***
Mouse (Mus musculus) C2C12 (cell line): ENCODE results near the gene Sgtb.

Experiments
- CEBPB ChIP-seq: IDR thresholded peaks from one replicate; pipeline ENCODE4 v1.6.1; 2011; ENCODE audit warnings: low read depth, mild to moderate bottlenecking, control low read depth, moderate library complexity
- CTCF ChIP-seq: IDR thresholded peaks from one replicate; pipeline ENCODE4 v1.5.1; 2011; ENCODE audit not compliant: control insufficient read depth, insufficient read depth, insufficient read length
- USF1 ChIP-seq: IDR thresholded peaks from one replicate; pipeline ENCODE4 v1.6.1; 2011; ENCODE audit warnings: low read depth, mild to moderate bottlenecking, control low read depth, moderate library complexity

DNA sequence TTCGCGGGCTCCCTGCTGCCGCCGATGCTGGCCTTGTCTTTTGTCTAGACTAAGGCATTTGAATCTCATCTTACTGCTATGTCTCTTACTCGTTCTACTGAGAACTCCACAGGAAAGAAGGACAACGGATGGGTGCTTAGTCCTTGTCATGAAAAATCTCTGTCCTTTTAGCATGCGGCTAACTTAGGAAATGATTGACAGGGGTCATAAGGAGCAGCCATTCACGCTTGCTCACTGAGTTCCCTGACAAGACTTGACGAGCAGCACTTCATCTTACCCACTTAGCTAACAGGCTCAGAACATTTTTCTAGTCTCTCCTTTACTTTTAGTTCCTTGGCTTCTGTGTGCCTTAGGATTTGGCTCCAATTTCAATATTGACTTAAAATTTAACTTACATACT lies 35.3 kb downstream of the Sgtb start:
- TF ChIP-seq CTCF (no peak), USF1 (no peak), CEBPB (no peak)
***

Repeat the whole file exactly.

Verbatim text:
Mouse (Mus musculus) C2C12 (cell line): ENCODE results near the gene Sgtb.

Experiments
- CEBPB ChIP-seq: IDR thresholded peaks from one replicate; pipeline ENCODE4 v1.6.1; 2011; ENCODE audit warnings: low read depth, mild to moderate bottlenecking, control low read depth, moderate library complexity
- CTCF ChIP-seq: IDR thresholded peaks from one replicate; pipeline ENCODE4 v1.5.1; 2011; ENCODE audit not compliant: control insufficient read depth, insufficient read depth, insufficient read length
- USF1 ChIP-seq: IDR thresholded peaks from one replicate; pipeline ENCODE4 v1.6.1; 2011; ENCODE audit warnings: low read depth, mild to moderate bottlenecking, control low read depth, moderate library complexity

DNA sequence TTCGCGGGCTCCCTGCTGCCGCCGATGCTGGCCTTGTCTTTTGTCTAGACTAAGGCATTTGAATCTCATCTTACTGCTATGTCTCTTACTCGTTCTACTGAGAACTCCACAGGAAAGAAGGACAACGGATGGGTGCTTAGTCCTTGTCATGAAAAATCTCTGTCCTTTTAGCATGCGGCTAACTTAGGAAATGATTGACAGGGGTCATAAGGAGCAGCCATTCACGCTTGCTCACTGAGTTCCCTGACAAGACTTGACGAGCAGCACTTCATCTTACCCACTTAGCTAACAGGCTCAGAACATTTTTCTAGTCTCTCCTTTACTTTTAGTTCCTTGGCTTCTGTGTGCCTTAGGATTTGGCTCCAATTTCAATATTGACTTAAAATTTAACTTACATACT lies 35.3 kb downstream of the Sgtb start:
- TF ChIP-seq CTCF (no peak), USF1 (no peak), CEBPB (no peak)